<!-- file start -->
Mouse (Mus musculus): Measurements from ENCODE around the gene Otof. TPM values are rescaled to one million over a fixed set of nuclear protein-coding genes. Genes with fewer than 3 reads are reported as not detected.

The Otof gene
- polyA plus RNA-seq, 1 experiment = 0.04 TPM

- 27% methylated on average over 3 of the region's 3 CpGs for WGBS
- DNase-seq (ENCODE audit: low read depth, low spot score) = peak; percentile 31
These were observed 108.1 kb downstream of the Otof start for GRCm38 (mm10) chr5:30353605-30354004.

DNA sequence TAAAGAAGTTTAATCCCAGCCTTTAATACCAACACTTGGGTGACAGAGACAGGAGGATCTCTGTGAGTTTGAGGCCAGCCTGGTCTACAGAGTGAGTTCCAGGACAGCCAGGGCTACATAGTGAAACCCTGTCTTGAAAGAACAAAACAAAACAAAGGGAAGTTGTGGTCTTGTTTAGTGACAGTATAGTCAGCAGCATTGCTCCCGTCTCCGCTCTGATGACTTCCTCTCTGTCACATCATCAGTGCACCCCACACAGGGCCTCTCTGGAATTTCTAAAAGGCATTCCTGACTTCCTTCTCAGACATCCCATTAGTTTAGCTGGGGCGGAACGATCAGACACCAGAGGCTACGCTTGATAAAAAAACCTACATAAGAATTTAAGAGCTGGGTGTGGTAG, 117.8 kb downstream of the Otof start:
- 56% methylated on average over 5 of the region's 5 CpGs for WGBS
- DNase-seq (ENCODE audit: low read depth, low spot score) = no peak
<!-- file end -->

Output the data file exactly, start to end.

Mouse (Mus musculus): Measurements from ENCODE around the gene Otof. TPM values are rescaled to one million over a fixed set of nuclear protein-coding genes. Genes with fewer than 3 reads are reported as not detected.

The Otof gene
- polyA plus RNA-seq, 1 experiment = 0.04 TPM

- 27% methylated on average over 3 of the region's 3 CpGs for WGBS
- DNase-seq (ENCODE audit: low read depth, low spot score) = peak; percentile 31
These were observed 108.1 kb downstream of the Otof start for GRCm38 (mm10) chr5:30353605-30354004.

DNA sequence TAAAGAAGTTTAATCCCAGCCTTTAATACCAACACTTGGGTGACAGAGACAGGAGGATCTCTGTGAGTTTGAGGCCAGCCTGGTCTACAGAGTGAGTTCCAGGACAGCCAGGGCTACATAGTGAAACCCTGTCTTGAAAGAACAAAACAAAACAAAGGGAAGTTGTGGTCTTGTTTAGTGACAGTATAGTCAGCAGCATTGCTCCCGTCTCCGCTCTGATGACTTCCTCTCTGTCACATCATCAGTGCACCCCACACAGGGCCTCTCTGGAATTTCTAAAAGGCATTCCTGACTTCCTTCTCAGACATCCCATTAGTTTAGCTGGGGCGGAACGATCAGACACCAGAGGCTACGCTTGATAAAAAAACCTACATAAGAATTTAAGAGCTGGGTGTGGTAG, 117.8 kb downstream of the Otof start:
- 56% methylated on average over 5 of the region's 5 CpGs for WGBS
- DNase-seq (ENCODE audit: low read depth, low spot score) = no peak